Remote working companies bid goodbye to the office grind

Remote working companies bid goodbye to the office grind

As more companies introduce some component of flexible or remote working, two Singapore-registered firms have taken a step further by ditching physical offices completely.

Melewi screenshot

SINGAPORE: With the advent of low-cost or free-to-use task management systems, video-conferencing technologies and cloud services, it has become easier for people to work remotely, like from home or from cafes. And in turn, recruitment firms say they are seeing more companies embrace flexible working arrangements.

According to Adecco, five in 10 private sector employers in Singapore today offer a form of formal or informal flexi-work arrangement, up from three in 10, five years ago. Meanwhile, Robert Half says 60 per cent of companies here have a formal policy in place to manage employees on flexi-work arrangements, higher than the global average of 47 per cent.

As more companies introduce some component of flexible or remote working, two Singapore-registered firms have taken a step further, ditching physical offices completely. Design studio Melewi and remote working marketplace MomoCentral are both fully remote, meaning their employees - based all over the world - work from home, or pretty much anywhere they want.

“Remote working means you’re location independent. You can work from a beach in Bali, or from the comfort of your home. This works for industries like tech for instance, because you don’t actually have to be anywhere in particular,” said Melewi founder and lead designer Melissa Ng.

“I think people feel like they are trusted, they have more flexibility and autonomy. Being in a fixed location like an office doesn’t mean you’re more productive, or have more energy.”

MAKING IT WORK

Besides having technologies and communication channels in place to enable collaboration between employees in different time zones, both firms say there needs to be clear workflow processes and expectations established right from the start.

For Melewi’s eight-person team - from seven different countries across four continents - this means spending extra time planning, and setting task goals before embarking on each project. And because communication is crucial, they make sure their working hours overlap by four hours each day, of which half an hour is dedicated to a virtual team meeting.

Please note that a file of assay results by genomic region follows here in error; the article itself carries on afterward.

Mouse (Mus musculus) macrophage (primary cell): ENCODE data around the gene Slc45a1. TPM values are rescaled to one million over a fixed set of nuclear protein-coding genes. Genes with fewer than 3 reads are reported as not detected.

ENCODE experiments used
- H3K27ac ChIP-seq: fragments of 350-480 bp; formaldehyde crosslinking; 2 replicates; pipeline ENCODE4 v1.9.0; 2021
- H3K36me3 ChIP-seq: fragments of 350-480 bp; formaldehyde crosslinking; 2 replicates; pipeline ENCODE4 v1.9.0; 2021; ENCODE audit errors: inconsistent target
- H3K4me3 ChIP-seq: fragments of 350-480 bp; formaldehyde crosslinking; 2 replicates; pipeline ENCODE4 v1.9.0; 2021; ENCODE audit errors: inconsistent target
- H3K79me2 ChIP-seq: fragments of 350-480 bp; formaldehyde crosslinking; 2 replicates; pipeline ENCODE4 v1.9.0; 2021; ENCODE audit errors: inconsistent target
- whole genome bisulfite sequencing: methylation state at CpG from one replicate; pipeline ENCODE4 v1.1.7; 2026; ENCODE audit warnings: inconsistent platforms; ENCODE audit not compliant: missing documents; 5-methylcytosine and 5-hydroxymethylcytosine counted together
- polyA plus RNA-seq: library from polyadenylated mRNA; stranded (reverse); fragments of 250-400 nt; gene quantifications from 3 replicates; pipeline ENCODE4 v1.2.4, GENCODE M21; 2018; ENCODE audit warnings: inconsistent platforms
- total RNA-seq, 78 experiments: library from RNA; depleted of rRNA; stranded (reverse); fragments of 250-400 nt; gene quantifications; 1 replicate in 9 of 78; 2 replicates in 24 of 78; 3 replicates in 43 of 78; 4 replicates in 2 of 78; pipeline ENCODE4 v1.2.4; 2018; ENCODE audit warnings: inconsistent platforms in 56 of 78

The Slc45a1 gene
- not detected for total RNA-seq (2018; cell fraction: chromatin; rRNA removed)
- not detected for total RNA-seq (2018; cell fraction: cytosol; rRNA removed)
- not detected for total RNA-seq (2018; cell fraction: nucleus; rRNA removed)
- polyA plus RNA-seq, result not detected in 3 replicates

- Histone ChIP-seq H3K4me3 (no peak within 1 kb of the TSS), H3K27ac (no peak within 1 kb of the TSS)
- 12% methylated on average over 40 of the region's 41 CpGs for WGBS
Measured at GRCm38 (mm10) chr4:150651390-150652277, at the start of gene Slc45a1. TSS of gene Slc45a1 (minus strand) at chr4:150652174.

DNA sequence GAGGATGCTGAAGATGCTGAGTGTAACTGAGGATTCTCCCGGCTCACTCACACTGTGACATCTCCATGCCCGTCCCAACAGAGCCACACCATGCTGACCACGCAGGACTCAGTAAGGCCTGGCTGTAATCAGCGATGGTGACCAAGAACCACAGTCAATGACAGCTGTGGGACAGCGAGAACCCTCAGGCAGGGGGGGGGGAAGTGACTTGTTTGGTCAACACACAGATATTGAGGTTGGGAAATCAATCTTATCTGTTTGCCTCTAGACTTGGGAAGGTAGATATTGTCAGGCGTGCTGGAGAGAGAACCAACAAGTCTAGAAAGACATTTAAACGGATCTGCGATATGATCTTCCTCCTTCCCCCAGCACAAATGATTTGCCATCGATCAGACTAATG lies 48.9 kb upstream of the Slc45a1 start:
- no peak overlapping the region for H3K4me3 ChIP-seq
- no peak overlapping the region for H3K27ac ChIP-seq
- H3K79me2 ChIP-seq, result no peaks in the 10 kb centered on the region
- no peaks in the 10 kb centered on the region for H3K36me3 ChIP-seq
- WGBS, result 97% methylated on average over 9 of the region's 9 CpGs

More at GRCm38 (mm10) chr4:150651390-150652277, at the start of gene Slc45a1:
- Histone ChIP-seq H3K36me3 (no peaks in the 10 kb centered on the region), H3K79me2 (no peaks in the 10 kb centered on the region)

The arrangement makes for odd hours for some employees - Los-Angeles-based project manager Nicole Cord-Cruz starts at 6pm and Brazilian UI (User Interaction) designer Tiago Gerstheimer wakes at 3am - but Ms Ng says outside of that four-hour window, employees have full control over their own time.

Melissa and Su Yuen

Singaporeans Melissa Ng, 26, and Chin Su Yuen, 30, both helm companies with a fully remote workforce. (Photos: Linette Lim)

For MomoCentral, a web platform which matches freelance developers and designers to clients, the key is to hire competent and disciplined people.

“Developers wanting to join our platform have to pass our interviews and online code tests. And when they are matched to a client, there are clear processes in place - like to give an update on work progress every two hours, and write a report at the end of each day,” said co-founder and CEO, Chin Su Yuen.

MomoCentral has 40 full-time staff and 250 freelancers - all of whom work remotely. And within less than a year of operations, Ms Chin says it has already amassed a global client list of 150 companies, underscoring the market demand for remote developers and designers.

ACCESS TO TALENT

“Say you want to build a really high quality iPhone app. A California-based developer who built an iOS app that sustains 15 million daily users is freelancing on our platform. You’re talking about a skill that you probably can’t find in Singapore,” said Ms Chin, 30.

“Or say you can’t find the talent you need in your country, and it’s hard to hire a foreigner due to visa issues. Hiring a remote developer on a per-hour basis allows you to bypass these problems and get stuff done.”

Remote working also opens up opportunities to qualified individuals who may be disadvantaged or discriminated against in a traditional office setting, according to Ms Chin.